Membrane and luminal proteins reach the apicoplast by different trafficking pathways in the malaria parasite Plasmodium falciparum [post]

Rahul Chaudhari, Vishakha Dey, Aishwarya Narayan, Shobhona Sharma, Swati Patankar
2017 unpublished
The secretory pathway in Plasmodium falciparum has evolved to transport proteins to the host cell membrane and to an endosymbiotic organelle, the apicoplast. The latter can occur via the ER or the ER-Golgi route. Here, we study these three routes using proteins Erythrocyte Membrane Protein-1 (PfEMP1), Acyl Carrier Protein (ACP) and glutathione peroxidase-like thioredoxin peroxidase (PfTPxGl) and inhibitors of vesicular transport. As expected, the G protein dependent vesicular fusion inhibitor
more » ... fusion inhibitor AlF4- and microtubule destabilizing drug vinblastine block the trafficking of PfEMP-1, a protein secreted to the host cell membrane. However, while both PfTPxGl and ACP are targeted to the apicoplast, only ACP trafficking remains unaffected by these treatments. This implies that G-protein dependent vesicles do not play a role in classical apicoplast protein targeting. Unlike the soluble protein ACP, we show that PfTPxGl is localized to the outermost membrane of the apicoplast. Thus, the parasite apicoplast acquires proteins via two different pathways: first, the vesicular trafficking pathway appears to handle not only secretory proteins, but an apicoplast membrane protein, PfTPxGl. Second, trafficking of apicoplast luminal proteins appear to be independent of G-protein coupled vesicles.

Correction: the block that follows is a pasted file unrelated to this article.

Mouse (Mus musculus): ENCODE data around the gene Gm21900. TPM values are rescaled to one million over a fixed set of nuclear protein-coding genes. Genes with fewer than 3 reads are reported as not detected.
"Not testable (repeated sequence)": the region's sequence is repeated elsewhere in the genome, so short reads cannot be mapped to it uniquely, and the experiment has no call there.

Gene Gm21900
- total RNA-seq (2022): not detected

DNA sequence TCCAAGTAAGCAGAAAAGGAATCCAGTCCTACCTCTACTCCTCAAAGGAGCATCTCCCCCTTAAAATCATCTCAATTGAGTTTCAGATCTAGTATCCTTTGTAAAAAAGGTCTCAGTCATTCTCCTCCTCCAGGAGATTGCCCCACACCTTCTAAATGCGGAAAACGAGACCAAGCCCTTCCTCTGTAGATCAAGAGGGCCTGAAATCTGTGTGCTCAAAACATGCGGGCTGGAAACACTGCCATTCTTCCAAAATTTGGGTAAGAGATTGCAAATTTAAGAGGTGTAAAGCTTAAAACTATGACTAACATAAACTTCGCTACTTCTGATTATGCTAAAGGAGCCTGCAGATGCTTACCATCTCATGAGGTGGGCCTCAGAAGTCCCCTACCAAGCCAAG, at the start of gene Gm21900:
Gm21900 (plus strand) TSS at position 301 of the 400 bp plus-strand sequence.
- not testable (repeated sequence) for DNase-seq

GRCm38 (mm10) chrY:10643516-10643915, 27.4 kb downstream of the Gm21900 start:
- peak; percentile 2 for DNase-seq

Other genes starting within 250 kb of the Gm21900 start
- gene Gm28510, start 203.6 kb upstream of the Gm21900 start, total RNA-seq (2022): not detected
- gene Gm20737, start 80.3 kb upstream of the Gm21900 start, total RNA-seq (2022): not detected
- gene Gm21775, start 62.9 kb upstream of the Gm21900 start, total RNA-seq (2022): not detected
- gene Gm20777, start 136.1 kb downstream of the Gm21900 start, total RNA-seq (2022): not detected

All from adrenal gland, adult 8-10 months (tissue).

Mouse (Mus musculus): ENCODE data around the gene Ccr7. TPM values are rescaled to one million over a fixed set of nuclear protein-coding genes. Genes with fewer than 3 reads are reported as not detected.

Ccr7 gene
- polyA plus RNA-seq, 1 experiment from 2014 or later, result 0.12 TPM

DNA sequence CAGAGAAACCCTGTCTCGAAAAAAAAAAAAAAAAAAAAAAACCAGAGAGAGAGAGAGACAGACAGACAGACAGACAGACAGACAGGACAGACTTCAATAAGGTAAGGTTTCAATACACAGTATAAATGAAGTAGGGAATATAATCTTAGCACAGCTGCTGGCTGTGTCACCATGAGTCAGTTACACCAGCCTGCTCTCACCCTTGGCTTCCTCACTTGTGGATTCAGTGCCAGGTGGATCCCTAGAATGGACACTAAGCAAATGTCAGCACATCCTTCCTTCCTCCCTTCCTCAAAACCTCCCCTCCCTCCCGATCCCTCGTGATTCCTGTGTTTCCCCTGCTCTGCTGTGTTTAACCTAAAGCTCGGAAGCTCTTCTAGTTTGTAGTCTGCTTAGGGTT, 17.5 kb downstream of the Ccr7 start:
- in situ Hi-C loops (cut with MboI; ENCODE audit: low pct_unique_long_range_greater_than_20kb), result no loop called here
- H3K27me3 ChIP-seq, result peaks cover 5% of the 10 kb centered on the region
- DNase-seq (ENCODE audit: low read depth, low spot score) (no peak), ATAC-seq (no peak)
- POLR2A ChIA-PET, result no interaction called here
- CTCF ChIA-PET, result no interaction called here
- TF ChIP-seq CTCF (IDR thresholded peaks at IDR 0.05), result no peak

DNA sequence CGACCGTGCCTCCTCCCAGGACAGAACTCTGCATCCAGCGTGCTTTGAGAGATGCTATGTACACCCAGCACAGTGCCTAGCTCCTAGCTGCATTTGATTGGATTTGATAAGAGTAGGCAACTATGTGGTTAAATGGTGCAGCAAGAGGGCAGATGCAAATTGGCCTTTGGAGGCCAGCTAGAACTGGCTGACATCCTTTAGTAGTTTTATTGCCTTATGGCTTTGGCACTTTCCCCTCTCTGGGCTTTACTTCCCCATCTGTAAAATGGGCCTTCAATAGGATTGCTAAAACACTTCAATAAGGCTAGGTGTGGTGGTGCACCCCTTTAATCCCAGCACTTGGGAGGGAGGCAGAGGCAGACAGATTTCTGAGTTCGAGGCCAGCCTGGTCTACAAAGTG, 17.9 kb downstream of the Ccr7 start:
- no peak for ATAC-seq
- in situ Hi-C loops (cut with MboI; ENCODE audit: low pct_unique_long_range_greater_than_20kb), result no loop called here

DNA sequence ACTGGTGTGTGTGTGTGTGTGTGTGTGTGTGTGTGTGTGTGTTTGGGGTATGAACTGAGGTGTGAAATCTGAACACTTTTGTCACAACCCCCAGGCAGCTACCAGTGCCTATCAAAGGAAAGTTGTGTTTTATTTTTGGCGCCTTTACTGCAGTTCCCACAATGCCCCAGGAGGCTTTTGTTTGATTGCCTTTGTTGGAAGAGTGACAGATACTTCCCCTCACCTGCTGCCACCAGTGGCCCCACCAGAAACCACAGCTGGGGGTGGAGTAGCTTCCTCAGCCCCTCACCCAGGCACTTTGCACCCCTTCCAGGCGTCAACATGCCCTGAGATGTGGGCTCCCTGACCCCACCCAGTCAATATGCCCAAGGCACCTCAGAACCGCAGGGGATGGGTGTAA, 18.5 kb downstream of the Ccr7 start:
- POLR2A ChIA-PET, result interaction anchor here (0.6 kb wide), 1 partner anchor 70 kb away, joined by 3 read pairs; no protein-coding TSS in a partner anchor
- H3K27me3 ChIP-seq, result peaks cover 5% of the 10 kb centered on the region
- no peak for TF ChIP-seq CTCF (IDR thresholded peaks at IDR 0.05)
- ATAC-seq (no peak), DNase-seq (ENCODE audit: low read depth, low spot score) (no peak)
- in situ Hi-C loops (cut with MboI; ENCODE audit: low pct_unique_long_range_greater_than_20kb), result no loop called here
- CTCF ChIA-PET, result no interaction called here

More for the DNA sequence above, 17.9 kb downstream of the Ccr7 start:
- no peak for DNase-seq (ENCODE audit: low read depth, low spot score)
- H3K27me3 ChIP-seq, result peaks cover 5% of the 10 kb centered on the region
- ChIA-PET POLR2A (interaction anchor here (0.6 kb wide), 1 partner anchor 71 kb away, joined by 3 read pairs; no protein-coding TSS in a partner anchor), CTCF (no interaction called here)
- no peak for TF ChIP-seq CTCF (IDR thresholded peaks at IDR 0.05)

doi:10.7287/peerj.preprints.2813v1 fatcat:4d5ssro7pbbzxpubngmoxvmfsm